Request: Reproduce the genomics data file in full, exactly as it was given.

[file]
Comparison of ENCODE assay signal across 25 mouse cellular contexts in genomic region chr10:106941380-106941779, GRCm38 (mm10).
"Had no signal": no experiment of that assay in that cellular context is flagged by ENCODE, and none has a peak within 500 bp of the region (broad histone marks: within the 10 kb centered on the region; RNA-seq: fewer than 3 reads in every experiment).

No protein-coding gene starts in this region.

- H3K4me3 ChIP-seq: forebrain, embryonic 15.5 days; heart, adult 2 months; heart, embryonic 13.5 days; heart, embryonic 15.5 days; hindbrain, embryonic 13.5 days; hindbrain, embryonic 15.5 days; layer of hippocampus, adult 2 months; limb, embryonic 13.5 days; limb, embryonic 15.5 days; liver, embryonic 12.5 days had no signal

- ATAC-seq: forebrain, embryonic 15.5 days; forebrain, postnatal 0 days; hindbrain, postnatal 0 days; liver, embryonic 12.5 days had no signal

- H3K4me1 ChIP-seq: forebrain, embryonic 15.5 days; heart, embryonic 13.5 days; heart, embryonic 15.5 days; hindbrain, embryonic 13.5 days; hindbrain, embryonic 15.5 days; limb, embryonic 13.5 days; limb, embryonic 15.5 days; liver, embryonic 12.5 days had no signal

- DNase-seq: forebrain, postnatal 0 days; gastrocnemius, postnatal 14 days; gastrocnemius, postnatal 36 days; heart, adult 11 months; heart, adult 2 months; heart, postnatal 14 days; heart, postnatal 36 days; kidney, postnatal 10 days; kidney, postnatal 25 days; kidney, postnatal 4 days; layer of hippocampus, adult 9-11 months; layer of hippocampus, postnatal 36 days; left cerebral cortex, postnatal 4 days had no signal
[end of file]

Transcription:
Comparison of ENCODE assay signal across 25 mouse cellular contexts in genomic region chr10:106941380-106941779, GRCm38 (mm10).
"Had no signal": no experiment of that assay in that cellular context is flagged by ENCODE, and none has a peak within 500 bp of the region (broad histone marks: within the 10 kb centered on the region; RNA-seq: fewer than 3 reads in every experiment).

No protein-coding gene starts in this region.

- H3K4me3 ChIP-seq: forebrain, embryonic 15.5 days; heart, adult 2 months; heart, embryonic 13.5 days; heart, embryonic 15.5 days; hindbrain, embryonic 13.5 days; hindbrain, embryonic 15.5 days; layer of hippocampus, adult 2 months; limb, embryonic 13.5 days; limb, embryonic 15.5 days; liver, embryonic 12.5 days had no signal

- ATAC-seq: forebrain, embryonic 15.5 days; forebrain, postnatal 0 days; hindbrain, postnatal 0 days; liver, embryonic 12.5 days had no signal

- H3K4me1 ChIP-seq: forebrain, embryonic 15.5 days; heart, embryonic 13.5 days; heart, embryonic 15.5 days; hindbrain, embryonic 13.5 days; hindbrain, embryonic 15.5 days; limb, embryonic 13.5 days; limb, embryonic 15.5 days; liver, embryonic 12.5 days had no signal

- DNase-seq: forebrain, postnatal 0 days; gastrocnemius, postnatal 14 days; gastrocnemius, postnatal 36 days; heart, adult 11 months; heart, adult 2 months; heart, postnatal 14 days; heart, postnatal 36 days; kidney, postnatal 10 days; kidney, postnatal 25 days; kidney, postnatal 4 days; layer of hippocampus, adult 9-11 months; layer of hippocampus, postnatal 36 days; left cerebral cortex, postnatal 4 days had no signal